Kyrsten Sinema, Decisive Vote on Spending Bill, Targeted in New Arizona Ad

Arizona business groups are pressuring Senator Kyrsten Sinema to provide the decisive vote against congressional Democrats' unexpectedly revived package of tax reforms and domestic spending.

The National Association of Manufacturers (NAM) along with Arizona-based business groups have created an advertisement that's a thinly veiled effort to persuade the moderate Democrat from Arizona that the deal would hurt her home state. The ad plays on economic anxieties in a push to sink the slimmed-down version of the spending legislation, which Democrats have an increasingly narrow window to pass as the midterm elections draw near.

The ad was produced by NAM along with the Arizona Chamber of Commerce & Industry and the Arizona Manufacturers Council. It begins with a voiceover describing how manufacturers are driving the state's economy despite "historic worker shortages and cost increases."

Senator Kyrsten Sinema
Senator Kyrsten Sinema is at the center of an effort by business groups to sink a revamped version of a congressional Democratic spending package. Above, Sinema arrives at the U.S. Capitol for a vote on August 1, 2022. In the week before August recess, Senate Democrats aim to advance the multi-trillion-dollar climate, taxes and health care bill. Drew Angerer/Getty Images

"Now, Congress is threatening to raise taxes on Arizona businesses," the voiceover continues. "Taxes won't strengthen supply chains, promote energy security or fill vacant jobs."

The ad urged viewers to tell their representatives and senators "to say 'no' to taxes that will devastate Arizona manufacturers." While the ad didn't mention her by name, it was likely directed at Sinema, whose support for earlier versions of the legislation has been uncertain.

Senate Democrats intend to pass the bill on a party-line vote using a budgeting procedure called reconciliation, which doesn't require the 60 votes the chamber normally mandates. Relying on reconciliation means Democrats can't spare a single defection in the 50-50 chamber. Foes of the legislation are hoping to get Sinema, who has been hesitant about raising taxes, to finally spike the bill that's central to President Joe Biden and congressional Democrats' agenda.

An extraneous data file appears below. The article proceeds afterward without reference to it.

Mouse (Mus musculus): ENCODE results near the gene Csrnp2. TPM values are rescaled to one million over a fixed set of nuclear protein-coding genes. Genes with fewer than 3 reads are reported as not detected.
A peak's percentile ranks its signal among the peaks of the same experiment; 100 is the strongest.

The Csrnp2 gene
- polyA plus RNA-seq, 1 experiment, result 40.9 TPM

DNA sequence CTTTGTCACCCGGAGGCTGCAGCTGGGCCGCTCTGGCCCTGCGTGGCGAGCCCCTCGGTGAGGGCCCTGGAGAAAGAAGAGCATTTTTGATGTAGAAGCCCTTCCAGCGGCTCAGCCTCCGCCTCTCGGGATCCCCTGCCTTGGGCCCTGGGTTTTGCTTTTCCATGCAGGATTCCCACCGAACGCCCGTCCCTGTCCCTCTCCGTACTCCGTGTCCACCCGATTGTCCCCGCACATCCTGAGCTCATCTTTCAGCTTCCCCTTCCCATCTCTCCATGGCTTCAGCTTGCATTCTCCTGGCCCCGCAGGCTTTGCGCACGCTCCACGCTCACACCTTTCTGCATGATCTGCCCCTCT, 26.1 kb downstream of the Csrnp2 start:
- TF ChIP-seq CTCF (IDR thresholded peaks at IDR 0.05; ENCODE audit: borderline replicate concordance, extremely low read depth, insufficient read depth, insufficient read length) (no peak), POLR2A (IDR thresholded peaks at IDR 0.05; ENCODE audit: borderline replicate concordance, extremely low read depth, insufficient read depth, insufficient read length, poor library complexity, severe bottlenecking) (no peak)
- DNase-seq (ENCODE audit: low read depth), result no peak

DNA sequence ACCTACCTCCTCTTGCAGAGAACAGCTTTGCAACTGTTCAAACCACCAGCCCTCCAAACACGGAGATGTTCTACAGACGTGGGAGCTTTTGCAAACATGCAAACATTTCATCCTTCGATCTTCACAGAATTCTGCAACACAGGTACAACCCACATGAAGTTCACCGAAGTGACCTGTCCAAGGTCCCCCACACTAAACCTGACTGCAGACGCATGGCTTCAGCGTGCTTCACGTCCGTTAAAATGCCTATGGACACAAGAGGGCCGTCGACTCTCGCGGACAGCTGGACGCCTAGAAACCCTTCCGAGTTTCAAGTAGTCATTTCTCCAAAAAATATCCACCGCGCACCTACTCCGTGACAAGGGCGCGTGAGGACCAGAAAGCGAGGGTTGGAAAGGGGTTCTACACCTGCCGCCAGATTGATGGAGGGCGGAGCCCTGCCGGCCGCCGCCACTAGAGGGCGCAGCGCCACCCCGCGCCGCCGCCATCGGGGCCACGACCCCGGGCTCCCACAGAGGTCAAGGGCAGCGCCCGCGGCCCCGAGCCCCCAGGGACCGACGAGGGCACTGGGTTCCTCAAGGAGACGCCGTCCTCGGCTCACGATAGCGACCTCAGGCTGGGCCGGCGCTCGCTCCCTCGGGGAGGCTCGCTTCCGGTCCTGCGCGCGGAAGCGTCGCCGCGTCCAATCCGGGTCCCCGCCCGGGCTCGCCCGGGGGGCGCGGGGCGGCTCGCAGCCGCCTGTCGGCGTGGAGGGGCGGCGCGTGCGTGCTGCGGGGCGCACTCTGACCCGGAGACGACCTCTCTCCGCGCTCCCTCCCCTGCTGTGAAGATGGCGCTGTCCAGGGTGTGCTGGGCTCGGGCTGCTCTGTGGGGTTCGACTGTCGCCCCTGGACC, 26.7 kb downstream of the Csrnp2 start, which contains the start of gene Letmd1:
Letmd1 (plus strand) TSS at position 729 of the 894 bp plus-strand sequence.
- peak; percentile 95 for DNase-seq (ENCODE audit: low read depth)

Democratic Senator Joe Manchin of West Virginia, a key holdout, announced last week that he had struck a deal with Senate Majority Leader Chuck Schumer of New York on a renewed version of the bill.

Recast as the Inflation Reduction Act of 2022, the rebranded legislation was aimed squarely at voters who've increasingly identified record inflation as their chief concern going into this fall's midterm elections.

Proponents of the bill say it would ease inflation by lowering the national deficit, while allotting $369 billion for energy security, another $64 billion for a three-year extension of an Affordable Care Act program, and allowing Medicare to negotiate prescription drug prices.

"Simply put: It will save lives, create jobs, and reduce costs," Schumer said in a tweet Monday.

To pay for this spending and deficit reduction, the legislation relies on better IRS enforcement, closing the "carried interest loophole" and a 15 percent minimum corporate tax.

NAM has pointed to a recent analysis by the Joint Committee on Taxation, a nonpartisan congressional agency, that concluded the tax would fall heavily on manufacturers. According to NAM's summary of the analysis, by 2023, the legislation would result in a real GDP reduction of $68.45 billion, 218,108 less workers in the overall economy and a labor-income drop of $17.11 billion.

"The negative implications of the tax and drug pricing provisions of the bill are too damaging to pass it in its present form," said Danny Seiden, president and CEO of the Arizona Chamber of Commerce & Industry, said in a statement.

Newsweek has reached out to Sinema for comment.